Spain could officially recognize Palestine as a state without a prior accord with Israel if current peace negotiations between Israel and Palestine don't bear fruit, Spain's foreign minister José Manuel García-Margallo said on Thursday.
Spain's lower house is set to see a debate next Tuesday on the issue of the recognition of Palestine in a motion put forward by the country's main opposition party, the Socialists.
The Socialists want the Spanish government to "recognize Palestine as a State" arguing that a lasting peace agreement between Israel and Palestine is only possible in the context of the "coexistence of two states".
Spain's recognition of Palestine should be carried out in a "coordinated manner with the European Union", the Socialist-backed motion adds.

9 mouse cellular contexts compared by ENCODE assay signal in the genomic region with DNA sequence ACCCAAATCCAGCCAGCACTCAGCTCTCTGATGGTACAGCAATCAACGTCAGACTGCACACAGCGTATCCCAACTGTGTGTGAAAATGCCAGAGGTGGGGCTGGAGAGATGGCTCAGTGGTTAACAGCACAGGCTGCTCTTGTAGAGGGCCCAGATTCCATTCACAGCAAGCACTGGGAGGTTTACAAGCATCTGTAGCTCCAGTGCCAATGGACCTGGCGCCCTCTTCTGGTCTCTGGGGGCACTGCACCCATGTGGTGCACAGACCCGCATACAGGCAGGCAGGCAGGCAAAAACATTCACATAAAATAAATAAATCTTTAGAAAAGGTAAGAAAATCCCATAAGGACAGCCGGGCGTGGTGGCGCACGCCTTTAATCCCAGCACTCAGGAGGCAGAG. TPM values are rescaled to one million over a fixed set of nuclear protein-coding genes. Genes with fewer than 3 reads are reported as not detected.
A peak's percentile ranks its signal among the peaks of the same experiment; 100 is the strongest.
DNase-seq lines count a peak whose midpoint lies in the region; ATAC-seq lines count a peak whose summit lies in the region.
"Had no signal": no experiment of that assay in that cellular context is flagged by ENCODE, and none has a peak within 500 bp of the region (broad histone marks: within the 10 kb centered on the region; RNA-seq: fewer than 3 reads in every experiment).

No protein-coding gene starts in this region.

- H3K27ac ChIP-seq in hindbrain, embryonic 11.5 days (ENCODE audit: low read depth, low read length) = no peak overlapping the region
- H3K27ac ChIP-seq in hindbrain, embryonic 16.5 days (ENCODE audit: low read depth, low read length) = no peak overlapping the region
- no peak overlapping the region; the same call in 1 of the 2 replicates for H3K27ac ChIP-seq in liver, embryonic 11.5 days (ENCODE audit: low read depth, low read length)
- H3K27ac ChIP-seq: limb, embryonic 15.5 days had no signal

The Spanish foreign minister is not against the plans of the Socialists, according to sources contacted by Spain's El País newspaper.
However, no time frame has been set for such a recognition, and Spain's top diplomat on Thursday also stressed the EU would have to move in a coordinated manner on the issue.
García-Margallo also said he was not in favour of a purely "symbolic" recognition of Palestine and said issues including the setting of borders and the status of Jerusalem would have to be addressed before that recognition took place.
"Spain will recognize Palestine when we believe it will favour negotiations or when we believe those negotiations aren't moving ahead," he said a meeting of the Association of European Journalists on Thursday.
Spain's plans come two weeks after the Swedish government officially recognized Palestine, the first EU member state to do so. Poland and Hungary did so before joining the bloc.
France's National Assembly is due to debate a motion on November 28th urging the French government to recognise an independent Palestine.
The UK's parliament's lower house and the Irish senate have also recently passed symbolic motions recognizing the state of Palestine.